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Agreement Reached to Restore Access to Lighthouse Beach

The Surfrider Foundation is pleased to announce that we have entered into a preliminary agreement that will restore access to Lighthouse Beach in Coos Bay, Oregon. After seeking to restore access outside of court, Surfrider, on behalf of the Coos Bay Chapter, filed a lawsuit for a public prescriptive easement on June 6, 2022. Trial had been scheduled to begin April 25, 2023 at the Coos County Circuit Court in Coquille. However, a conceptual agreement has now been reached.  

Surfrider is thankful that the property owners came to the table and have agreed to donate a portion of their property between Lighthouse Way and Lighthouse Beach to the Wild Rivers Land Trust, to be used for public access purposes in perpetuity. This is a first step towards a resolution. The path is currently closed, while details are being negotiated, including the specific path alignment that will be donated.

The case and trial have essentially been put on hold, while details of a final settlement agreement are worked out. Once the trail is donated to Wild Rivers Land Trust, restoring public access in perpetuity, Surfrider will dismiss its lawsuit.  

Lighthouse Beach is a beautiful and culturally significant beach that has been used extensively by members of the community for beach recreation, including surfing, fishing, walking, family gatherings, picnics, and more, as well as stewardship. In March 2021, the public’s long-standing use was cut off when barbed wire was strung across the trail and a gate was installed, making the path impossible to access. Prior to the closure, the trail had been used by community members and visitors for generations – hundreds of people told Surfrider their stories of using the path - and it was key in providing access for cleanups and water quality monitoring at Lighthouse Beach for decades. Once access is restored, Surfrider will once again be able to access Lighthouse Beach for stewardship purposes, including to monitor water quality as part of its Blue Water Task Force program, and to conduct beach cleanups.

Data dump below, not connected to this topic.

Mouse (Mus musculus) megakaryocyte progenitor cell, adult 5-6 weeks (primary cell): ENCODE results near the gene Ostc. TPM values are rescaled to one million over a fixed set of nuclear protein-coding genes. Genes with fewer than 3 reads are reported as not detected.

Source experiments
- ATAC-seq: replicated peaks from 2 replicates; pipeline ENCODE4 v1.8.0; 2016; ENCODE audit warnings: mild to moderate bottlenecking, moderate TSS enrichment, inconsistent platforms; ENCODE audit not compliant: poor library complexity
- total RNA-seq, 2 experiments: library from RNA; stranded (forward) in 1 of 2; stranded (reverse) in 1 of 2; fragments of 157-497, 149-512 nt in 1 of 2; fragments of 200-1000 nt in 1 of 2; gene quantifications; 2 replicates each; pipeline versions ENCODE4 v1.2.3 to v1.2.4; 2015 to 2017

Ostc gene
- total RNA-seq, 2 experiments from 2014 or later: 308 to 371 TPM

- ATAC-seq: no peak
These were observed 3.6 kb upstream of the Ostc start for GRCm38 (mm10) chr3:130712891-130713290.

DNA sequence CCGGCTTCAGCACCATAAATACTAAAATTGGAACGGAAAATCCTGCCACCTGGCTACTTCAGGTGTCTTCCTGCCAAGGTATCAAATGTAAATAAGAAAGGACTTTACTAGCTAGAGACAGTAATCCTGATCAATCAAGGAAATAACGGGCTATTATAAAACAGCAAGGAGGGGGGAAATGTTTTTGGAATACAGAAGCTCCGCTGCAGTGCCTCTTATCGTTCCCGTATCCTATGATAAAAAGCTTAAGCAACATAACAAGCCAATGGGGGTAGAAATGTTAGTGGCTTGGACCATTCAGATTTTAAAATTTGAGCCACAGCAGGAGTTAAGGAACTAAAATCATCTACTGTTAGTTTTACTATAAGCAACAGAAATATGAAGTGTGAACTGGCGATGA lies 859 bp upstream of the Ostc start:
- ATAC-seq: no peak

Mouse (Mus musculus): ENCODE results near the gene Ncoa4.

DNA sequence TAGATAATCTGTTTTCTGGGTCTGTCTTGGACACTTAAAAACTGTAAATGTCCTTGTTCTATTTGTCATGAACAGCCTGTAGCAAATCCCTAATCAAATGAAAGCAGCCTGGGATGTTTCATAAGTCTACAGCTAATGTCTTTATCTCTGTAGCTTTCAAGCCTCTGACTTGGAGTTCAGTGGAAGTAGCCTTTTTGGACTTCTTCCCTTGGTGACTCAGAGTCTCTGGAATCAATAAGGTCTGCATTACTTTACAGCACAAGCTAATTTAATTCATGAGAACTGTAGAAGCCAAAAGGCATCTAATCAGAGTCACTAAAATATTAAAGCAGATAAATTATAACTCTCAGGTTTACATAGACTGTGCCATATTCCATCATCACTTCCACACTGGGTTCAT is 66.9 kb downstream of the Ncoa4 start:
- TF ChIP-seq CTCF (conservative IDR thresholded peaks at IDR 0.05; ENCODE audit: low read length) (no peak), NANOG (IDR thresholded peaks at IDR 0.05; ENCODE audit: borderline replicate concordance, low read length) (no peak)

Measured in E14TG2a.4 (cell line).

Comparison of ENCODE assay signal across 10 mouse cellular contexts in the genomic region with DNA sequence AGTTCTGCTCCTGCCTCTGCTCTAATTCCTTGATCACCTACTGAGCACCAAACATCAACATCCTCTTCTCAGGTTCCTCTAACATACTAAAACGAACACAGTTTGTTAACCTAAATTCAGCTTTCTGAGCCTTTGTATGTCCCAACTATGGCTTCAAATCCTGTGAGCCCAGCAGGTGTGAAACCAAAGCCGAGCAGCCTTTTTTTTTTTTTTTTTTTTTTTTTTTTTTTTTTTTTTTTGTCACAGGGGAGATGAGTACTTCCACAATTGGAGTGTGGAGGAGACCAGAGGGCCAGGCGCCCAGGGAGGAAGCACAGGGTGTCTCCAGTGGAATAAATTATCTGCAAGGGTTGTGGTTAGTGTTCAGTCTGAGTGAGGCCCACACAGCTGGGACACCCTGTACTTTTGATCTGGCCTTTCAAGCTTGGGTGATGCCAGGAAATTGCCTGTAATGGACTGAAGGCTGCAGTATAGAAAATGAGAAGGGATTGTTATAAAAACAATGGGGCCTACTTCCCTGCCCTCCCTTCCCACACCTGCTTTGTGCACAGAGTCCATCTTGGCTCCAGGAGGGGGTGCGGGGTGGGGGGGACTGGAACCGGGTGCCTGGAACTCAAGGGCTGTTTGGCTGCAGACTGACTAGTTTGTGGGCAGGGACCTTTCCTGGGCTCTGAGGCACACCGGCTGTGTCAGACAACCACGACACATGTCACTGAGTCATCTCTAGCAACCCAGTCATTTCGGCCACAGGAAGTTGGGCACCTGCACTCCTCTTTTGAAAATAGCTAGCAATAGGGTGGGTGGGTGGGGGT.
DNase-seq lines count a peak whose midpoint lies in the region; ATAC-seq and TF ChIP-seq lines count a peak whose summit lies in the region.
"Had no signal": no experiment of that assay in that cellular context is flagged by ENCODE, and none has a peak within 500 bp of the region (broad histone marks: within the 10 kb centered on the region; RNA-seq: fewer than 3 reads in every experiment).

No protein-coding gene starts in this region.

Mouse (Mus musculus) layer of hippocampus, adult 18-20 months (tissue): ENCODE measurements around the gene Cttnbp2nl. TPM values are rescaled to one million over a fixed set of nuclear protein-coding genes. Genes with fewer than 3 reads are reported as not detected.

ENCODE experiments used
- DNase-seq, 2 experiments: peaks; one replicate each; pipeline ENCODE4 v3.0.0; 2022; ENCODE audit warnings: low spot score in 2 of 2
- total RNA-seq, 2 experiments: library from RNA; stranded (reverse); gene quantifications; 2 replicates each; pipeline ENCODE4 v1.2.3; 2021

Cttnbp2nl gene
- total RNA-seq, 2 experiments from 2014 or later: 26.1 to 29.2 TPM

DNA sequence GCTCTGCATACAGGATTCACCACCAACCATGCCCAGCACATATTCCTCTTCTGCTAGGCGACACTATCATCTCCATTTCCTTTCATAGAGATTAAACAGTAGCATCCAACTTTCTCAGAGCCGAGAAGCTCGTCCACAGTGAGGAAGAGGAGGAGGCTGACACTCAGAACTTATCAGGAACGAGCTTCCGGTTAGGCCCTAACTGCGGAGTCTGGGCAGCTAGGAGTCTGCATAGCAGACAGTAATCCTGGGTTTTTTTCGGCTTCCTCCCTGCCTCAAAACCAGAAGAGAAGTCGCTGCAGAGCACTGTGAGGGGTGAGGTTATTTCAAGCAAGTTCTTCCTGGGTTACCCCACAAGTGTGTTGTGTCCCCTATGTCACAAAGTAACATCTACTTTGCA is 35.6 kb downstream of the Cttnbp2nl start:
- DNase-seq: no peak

Surfrider commends the O’Leary family for agreeing to restore this significant beach access. The path is currently closed, while details are negotiated and the agreement is implemented. Surfrider is continuing to diligently work towards the expeditious restoration of access.

“It is with patience and diligence that we got to where we are now, and as stewards of Lighthouse Beach, we'll need to honor that moving forward,” says Annie Pollard, Coos Bay Chapter Chair. “Please help us by respecting the process, the land owners and neighborhood. We want to thank the O'Leary family for collaborating on a resolution, and those residents of Lighthouse Beach who have supported public access throughout this process.”

UPDATE: 11.15.23

After the initial preliminary agreement, the Surfrider Foundation agreed to a proposal by the O'Leary family to donate property to the Oregon State Parks and Recreation Department that will restore a public access path to Lighthouse Beach.

Surfrider is pleased that the Oregon State Parks and Recreation Commission has voted to conditionally allow the State Parks and Recreation Department to accept a donation of property.  This milestone comes as part of Surfrider and the O’Leary family’s continued efforts to restore public access to Lighthouse Beach in perpetuity. Parks’ vote is an exciting step towards eventually restoring access, but the Lighthouse Beach Path is still on private property for now, while the details are finalized. 

The O’Learys are currently constructing a new access trail on the property which will be donated to State Parks for public access purposes.  The trail will be managed under agreement with Coos County.  Both the new path and the transfer to State Parks are still a work in progress.  Neither has been completed, and there are several steps that need to be taken before the new trail is publicly accessible.    

Surfrider is not constructing the trail, and Surfrider members should stay off the private property until it has been transferred into public ownership.  We appreciate the community’s continued patience and ask that Surfrider members and the public remain respectful of the current property owners and the process.